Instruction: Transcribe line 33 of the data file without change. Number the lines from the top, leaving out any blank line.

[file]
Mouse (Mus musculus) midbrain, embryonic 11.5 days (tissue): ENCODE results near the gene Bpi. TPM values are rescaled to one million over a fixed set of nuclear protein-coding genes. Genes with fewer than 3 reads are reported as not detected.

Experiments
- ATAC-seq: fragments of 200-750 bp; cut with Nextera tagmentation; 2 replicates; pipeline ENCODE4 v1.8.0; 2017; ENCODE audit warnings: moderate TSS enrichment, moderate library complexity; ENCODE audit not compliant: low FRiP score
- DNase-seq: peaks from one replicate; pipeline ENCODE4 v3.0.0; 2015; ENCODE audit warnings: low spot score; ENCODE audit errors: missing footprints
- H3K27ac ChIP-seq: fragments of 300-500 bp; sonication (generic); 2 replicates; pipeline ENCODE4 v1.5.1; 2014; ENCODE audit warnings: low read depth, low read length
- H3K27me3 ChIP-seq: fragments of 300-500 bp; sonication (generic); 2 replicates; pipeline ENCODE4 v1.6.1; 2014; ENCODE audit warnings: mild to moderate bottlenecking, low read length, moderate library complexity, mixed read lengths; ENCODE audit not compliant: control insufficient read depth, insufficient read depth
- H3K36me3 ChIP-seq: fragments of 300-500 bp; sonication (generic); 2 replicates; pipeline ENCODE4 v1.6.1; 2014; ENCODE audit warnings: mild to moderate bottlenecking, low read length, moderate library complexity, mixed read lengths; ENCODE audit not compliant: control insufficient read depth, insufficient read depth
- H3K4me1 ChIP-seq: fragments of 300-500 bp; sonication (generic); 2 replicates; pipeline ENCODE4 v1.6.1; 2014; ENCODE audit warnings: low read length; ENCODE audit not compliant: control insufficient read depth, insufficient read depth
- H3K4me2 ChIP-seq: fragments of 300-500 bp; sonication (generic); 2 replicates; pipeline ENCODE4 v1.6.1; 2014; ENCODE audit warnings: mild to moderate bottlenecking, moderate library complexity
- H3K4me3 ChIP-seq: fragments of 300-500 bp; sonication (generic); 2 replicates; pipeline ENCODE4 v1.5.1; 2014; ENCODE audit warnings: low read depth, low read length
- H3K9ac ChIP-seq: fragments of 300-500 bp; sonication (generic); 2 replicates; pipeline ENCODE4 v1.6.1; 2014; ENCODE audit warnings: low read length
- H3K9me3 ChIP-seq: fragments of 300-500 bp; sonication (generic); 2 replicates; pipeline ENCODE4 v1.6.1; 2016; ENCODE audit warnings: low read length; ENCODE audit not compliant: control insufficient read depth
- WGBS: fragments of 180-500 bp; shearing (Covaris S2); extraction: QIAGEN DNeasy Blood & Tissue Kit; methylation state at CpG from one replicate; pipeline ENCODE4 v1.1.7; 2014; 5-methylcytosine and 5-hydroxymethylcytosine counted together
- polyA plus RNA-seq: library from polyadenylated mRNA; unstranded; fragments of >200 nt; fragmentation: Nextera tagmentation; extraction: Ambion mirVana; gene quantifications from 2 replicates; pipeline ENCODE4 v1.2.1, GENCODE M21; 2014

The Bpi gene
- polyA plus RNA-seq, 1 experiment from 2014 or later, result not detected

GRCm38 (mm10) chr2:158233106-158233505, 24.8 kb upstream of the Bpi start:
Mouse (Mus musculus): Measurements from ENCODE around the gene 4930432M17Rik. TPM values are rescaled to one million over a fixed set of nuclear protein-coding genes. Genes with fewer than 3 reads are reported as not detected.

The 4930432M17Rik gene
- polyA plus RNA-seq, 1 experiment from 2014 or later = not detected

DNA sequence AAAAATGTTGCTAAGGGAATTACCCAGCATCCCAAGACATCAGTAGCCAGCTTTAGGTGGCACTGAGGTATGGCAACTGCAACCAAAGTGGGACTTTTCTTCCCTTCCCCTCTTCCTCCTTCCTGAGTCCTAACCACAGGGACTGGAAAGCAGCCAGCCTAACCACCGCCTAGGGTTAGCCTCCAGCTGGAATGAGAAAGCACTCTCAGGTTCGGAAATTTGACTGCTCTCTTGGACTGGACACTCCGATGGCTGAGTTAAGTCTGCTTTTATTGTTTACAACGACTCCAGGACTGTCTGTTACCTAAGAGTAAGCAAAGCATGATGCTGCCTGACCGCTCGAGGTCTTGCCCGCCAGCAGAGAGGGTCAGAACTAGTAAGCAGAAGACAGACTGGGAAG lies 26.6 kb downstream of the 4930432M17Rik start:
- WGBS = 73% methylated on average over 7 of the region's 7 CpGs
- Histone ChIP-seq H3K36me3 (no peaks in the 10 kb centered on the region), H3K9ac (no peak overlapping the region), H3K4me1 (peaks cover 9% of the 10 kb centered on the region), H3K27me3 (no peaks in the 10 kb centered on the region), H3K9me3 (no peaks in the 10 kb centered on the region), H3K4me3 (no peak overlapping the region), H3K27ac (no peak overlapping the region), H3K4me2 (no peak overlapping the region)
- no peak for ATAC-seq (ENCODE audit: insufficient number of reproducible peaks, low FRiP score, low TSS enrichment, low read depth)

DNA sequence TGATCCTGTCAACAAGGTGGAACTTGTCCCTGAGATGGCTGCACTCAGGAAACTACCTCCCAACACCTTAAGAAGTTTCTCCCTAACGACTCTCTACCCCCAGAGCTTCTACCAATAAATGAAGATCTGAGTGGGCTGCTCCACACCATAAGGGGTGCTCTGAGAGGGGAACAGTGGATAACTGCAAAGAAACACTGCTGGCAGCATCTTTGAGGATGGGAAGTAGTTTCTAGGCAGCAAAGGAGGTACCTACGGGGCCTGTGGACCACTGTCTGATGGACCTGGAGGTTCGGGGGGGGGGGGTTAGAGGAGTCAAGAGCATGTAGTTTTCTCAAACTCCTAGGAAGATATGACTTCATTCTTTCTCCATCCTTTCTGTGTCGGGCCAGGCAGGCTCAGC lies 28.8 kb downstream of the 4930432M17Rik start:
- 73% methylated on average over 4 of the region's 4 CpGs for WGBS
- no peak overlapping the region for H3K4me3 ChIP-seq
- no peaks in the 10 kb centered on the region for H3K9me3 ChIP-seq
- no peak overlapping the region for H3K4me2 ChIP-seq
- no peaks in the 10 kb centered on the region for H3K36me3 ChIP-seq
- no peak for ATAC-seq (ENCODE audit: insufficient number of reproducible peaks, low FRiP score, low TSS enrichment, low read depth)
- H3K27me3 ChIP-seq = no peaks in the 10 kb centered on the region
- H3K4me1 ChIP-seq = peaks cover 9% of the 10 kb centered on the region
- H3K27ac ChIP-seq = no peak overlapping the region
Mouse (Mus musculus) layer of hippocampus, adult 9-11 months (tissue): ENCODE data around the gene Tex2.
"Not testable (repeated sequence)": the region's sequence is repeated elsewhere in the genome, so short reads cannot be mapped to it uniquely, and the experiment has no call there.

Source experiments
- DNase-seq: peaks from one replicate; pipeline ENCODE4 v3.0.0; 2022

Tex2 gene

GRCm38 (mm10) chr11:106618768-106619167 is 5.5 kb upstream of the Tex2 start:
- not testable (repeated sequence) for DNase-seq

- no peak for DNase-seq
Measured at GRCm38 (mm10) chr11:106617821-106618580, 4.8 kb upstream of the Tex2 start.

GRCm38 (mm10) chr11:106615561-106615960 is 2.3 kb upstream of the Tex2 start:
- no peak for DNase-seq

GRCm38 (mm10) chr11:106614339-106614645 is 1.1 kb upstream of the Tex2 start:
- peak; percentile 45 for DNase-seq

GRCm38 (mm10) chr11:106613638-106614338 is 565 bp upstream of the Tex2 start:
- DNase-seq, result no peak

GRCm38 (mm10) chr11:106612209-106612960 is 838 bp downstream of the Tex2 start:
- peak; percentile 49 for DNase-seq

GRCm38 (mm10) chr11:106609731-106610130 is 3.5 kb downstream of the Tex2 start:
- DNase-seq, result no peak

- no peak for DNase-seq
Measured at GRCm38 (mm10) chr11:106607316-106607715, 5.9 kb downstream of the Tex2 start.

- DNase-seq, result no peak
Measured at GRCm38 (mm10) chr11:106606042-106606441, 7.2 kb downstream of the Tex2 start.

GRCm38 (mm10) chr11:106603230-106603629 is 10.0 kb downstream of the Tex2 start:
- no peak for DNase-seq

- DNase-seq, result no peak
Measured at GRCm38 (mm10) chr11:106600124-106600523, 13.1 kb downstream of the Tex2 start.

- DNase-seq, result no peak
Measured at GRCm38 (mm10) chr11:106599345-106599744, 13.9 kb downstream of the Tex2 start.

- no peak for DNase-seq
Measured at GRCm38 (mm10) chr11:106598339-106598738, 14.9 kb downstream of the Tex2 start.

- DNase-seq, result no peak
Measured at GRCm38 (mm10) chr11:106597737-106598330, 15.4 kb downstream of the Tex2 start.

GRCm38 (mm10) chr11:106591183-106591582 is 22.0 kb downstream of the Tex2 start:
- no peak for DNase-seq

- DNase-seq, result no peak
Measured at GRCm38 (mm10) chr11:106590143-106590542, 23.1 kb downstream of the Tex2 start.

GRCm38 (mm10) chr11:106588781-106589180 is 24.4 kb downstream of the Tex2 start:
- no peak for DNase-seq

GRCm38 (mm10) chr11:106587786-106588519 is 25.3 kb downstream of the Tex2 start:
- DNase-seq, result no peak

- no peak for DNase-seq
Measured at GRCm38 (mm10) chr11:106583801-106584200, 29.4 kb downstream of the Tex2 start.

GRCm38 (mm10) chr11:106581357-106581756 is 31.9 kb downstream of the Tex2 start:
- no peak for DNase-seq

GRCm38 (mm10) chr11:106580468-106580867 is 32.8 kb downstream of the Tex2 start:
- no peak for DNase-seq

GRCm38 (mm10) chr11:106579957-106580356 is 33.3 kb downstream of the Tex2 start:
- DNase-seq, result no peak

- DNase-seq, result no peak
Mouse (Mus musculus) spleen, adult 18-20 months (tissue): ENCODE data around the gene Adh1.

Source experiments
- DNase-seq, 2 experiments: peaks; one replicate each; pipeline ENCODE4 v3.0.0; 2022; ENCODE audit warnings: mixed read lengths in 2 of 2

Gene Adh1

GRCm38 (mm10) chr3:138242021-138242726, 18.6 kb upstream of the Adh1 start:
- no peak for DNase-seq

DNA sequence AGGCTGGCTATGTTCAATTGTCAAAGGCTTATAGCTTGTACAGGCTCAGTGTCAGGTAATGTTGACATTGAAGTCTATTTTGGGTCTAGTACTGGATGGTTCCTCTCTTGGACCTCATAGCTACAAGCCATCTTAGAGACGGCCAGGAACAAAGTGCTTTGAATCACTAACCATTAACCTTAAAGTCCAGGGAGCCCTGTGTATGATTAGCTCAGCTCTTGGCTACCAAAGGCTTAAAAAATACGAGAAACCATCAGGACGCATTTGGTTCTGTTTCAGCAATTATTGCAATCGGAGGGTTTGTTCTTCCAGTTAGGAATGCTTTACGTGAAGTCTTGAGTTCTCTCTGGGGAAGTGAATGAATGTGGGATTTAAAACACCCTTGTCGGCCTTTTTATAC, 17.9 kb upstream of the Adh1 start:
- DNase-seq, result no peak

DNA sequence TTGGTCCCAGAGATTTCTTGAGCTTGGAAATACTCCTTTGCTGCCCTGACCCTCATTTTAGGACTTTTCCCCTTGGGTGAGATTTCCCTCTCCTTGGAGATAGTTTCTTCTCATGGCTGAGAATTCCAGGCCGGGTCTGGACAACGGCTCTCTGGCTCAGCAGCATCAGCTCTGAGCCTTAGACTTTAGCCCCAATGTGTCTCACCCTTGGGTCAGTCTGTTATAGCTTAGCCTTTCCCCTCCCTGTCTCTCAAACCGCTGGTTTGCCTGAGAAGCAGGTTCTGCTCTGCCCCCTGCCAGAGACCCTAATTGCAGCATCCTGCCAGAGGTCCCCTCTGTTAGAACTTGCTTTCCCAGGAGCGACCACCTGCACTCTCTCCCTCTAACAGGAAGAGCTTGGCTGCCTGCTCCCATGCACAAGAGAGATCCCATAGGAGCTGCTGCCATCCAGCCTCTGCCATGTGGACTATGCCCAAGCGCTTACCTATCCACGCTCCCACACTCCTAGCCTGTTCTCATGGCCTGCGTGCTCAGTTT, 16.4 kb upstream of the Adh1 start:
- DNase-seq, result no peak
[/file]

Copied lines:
- H3K4me1 ChIP-seq = peaks cover 9% of the 10 kb centered on the region